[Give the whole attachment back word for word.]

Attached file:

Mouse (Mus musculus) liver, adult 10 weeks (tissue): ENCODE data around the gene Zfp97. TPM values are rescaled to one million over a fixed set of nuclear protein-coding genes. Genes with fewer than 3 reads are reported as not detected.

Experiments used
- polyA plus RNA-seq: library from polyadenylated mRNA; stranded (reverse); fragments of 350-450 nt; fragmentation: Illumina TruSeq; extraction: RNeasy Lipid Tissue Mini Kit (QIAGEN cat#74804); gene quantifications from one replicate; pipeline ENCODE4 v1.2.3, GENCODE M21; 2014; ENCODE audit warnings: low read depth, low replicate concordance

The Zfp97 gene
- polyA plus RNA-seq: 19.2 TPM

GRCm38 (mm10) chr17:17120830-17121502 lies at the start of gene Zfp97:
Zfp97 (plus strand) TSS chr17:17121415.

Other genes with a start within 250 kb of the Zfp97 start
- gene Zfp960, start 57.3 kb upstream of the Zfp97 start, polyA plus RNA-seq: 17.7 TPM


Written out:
Mouse (Mus musculus) liver, adult 10 weeks (tissue): ENCODE data around the gene Zfp97. TPM values are rescaled to one million over a fixed set of nuclear protein-coding genes. Genes with fewer than 3 reads are reported as not detected.

Experiments used
- polyA plus RNA-seq: library from polyadenylated mRNA; stranded (reverse); fragments of 350-450 nt; fragmentation: Illumina TruSeq; extraction: RNeasy Lipid Tissue Mini Kit (QIAGEN cat#74804); gene quantifications from one replicate; pipeline ENCODE4 v1.2.3, GENCODE M21; 2014; ENCODE audit warnings: low read depth, low replicate concordance

The Zfp97 gene
- polyA plus RNA-seq: 19.2 TPM

GRCm38 (mm10) chr17:17120830-17121502 lies at the start of gene Zfp97:
Zfp97 (plus strand) TSS chr17:17121415.

Other genes with a start within 250 kb of the Zfp97 start
- gene Zfp960, start 57.3 kb upstream of the Zfp97 start, polyA plus RNA-seq: 17.7 TPM